Areas of Expertise (8)
Unmanned Aerial Vehicles
Dr Steve Wright is Senior Research Fellow in Avionics and Aircraft Systems in the Department of Engineering Design and Maths at UWE Bristol. He has worked in the aerospace industry for 25 years and now studies drones, electric vertical take-off and landing aircraft (eVTOLs) or ‘flying taxis’, unmanned aerial vehicles, and aircraft engineering.
During his industrial career, he contributed to the design and then development of avionics (the computers that control all modern aircraft) for a variety of Airbus and Boeing airliners. His doctorate investigated the application of mathematical proofs to computing machines. Since joining academia, he has been part of the current revolution in aviation enabled by electrical power and miniaturised computers, focusing on the development of novel airframes and systems for Unmanned Aerial Vehicles (or drones). He heads a group of engineers creating UAVs for variety of projects, for applications ranging from renewable energy to defence and security. He has given commentary and spoken on his subjects of expertise to television, radio, and online news channels, discussing airliner safety, defence of airports from rogue drones, and flying taxis.
Sole Inventor, Patent
99308976.2-2212 “Interrupt Management System”
00308361.5-2212 “System for communicating with an integrated circuit”
00308376.5-2212 “Data Shift Register”
University of Bristol: Ph.D., Computer Science 2009
University of Birmingham: B.Eng., Electrical and Electronic Engineering 1989
Media Mentions (8)
Pizza Hut Hopes Drop Zones Can Help Bring Drone Delivery to Fruition
The Wall Street Jounral online
The batteries of earlier commercial drones were too weak to carry food or other items substantial distances multiple times, and the technology was previously too expensive to make airborne deliveries commercially viable, said Stephen Wright, a senior research fellow in aerospace engineering at the University of the West of England.
Greener planes of the future... or just pretty plans?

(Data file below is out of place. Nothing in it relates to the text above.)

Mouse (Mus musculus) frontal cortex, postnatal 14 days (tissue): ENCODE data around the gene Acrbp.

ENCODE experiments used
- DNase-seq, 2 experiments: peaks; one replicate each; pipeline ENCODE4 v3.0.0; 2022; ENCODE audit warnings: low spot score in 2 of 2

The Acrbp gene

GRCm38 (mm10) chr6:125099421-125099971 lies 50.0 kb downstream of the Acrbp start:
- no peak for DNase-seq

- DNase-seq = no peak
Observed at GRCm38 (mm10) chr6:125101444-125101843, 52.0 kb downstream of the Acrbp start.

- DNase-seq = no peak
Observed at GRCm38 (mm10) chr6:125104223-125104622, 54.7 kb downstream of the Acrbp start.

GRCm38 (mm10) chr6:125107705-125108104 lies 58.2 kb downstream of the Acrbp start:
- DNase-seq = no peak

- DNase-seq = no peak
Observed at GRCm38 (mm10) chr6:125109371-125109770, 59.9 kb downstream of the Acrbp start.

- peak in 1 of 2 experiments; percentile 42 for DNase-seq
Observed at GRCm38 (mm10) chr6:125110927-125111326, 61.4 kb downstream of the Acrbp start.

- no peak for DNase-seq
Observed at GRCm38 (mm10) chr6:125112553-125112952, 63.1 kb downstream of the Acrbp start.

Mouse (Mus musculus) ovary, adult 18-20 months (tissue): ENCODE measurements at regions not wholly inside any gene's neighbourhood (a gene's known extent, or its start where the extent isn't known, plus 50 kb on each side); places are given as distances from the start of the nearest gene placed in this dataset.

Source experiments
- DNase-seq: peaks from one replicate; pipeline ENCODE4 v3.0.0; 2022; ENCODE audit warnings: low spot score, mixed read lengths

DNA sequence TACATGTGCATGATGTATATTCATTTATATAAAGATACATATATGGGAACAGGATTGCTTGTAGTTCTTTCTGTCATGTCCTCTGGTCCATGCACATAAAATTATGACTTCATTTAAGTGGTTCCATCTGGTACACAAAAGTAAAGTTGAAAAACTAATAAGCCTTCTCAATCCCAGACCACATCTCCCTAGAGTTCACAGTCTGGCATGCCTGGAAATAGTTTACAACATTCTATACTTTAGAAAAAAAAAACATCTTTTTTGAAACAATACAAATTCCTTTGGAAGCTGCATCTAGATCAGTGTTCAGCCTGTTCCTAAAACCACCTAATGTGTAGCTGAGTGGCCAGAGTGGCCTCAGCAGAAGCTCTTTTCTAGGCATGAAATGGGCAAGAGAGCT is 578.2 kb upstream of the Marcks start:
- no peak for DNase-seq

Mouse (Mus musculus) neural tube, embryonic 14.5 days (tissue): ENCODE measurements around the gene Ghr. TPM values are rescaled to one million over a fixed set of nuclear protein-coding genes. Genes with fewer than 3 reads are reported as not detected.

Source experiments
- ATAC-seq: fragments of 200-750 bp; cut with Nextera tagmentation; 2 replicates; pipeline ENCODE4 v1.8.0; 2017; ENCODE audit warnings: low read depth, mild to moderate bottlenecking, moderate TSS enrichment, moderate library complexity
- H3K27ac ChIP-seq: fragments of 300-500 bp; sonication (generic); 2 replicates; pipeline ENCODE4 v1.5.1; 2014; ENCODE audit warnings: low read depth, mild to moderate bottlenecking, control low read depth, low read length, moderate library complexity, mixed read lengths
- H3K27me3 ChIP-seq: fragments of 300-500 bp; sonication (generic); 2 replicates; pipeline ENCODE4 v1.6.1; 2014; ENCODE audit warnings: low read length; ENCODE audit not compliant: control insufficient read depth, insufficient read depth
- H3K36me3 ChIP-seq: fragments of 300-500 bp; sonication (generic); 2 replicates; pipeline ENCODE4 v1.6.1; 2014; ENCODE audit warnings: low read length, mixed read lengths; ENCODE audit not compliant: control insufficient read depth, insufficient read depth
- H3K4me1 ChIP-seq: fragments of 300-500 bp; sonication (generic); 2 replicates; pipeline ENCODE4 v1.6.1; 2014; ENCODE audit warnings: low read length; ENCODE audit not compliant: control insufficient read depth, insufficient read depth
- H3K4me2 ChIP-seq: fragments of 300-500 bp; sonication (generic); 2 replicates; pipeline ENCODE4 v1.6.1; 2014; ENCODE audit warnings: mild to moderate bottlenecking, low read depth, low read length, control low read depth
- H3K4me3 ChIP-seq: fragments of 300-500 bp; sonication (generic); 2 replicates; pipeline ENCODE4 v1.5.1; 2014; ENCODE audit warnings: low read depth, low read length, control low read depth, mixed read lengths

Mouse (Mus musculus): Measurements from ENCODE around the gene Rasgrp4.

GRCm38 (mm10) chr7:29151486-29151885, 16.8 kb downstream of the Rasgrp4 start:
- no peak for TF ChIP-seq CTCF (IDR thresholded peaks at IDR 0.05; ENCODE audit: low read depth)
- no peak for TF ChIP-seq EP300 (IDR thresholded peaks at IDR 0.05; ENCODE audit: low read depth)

But with the basic layout of commercial aircraft having gone unchanged for decades, there are other practical issues to consider - some of which avionics expert Steve Wright of the University of the West of England describes as "showstoppers".
The US Air Force is turning old F-16s into pilotless AI-powered fighters
Wired UK online
The original F-16, which came into service in the 1970s, was one of the first aircraft to have an on-board computer to help the pilot. Today, fighter jets are so sensitive and powerful that it’s essentially impossible for them to be flown without some sort of computer assistance, according to Steve Wright, an associate professor in aerospace engineering at the University of the West of England. “The pilot is now performing guidance and navigation,” he says. “The control system has been replaced already.”
Man beats AI drone in first race of its kind
Dr Steve Wright, senior research fellow in avionics and aircraft systems, at University of the West of England told BBC News: "Ten years ago if you needed a processor that could solve those sort of problems - how to fly a drone through a course - it would have been the size of a dinner plate and would have guzzled energy and got so hot you could fry an egg on it.
Physics explains why you can never open a plane door mid-flight
Wired UK online